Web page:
HS Student Olivia Wood Studying at BOCES to be an Educator

Capital Region BOCES program addresses national teacher and childcare shortage

Capital Region BOCES is doing its part to combat the well-documented shortage of educators and childcare workers at the local, state and national levels.

Launched at the behest of educators, students and parents/guardians alike at the start of the 2022-23 school year, the Early Childhood Education program teaches the fundamentals of how a child develops.

Through the program, high school juniors and seniors will learn the basics and methodology of child development and early childhood education while gaining a solid foundation in classroom arrangement and management and curriculum development for infants, toddlers, preschoolers and young children. Students will also learn how to communicate and work with parents/guardians and staff in an education setting.

Nineteen high school juniors from a variety of districts are enrolled in the program, which was last offered by Capital Region BOCES more than a decade ago.

“We heard loud and clear from our partners in education and our students that they wanted this program, and we are glad to be able to offer it,” said Jeff Palmer, director of Career and Technical Education.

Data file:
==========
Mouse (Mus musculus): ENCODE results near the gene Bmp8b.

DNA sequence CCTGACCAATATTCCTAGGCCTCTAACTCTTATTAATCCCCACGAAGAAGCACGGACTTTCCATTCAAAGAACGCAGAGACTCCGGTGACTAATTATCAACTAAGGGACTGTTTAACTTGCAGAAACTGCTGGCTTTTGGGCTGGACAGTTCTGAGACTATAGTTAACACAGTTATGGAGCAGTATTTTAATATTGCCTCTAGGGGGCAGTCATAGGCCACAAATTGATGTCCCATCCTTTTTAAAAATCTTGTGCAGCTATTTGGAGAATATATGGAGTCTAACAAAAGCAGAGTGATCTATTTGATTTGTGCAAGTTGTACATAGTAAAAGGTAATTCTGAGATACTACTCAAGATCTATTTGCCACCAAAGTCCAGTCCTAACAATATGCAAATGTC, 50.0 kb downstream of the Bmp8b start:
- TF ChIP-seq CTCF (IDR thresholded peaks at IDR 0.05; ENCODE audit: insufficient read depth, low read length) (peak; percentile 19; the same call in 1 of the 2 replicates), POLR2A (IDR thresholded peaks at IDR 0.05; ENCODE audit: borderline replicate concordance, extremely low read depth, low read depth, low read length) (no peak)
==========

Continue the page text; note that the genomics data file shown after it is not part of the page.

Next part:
From teachers to dentists

Students say they are excited to have such a program available to them.

“I was very happy this program was offered this year. I had planned to go into cosmetology, but I told my counselor how much I liked working with kids and how I wished there was a program like Early Childhood, and she told me this was being offered,” said Ollie Tankersley, a Guilderland Central School District student.

Many of the students are building on their love of working with children and a desire to see if teaching is right for them.

“I have been around kids my whole life and I have had the opportunity through church groups and other organizations to be in a teaching position. This program is going to allow me a more in-depth look into this career and whether this is what I want to do,” said Olivia Wood, a Burnt Hills-Ballston Lake Central School District student.

For some students, the program affords them a chance to learn more about childhood development for a career that isn’t directly tied into education.

“I want to be a pediatric dentist,” said Janiya Williams of Niskayuna. “This program will allow me to learn more about childcare and child development.”

A love of teaching

Capital Region BOCES Teacher Jessica Quackenbush previously taught in Amsterdam and has a decade of experience owning a daycare center.

She said she is excited to share her knowledge and help meet the workforce needs of educators in the region.

“I love watching students grow and change over the course of a school year.   I am most excited to share my love and expertise of teaching young children with students who are thinking about entering the Early Childhood Education field.”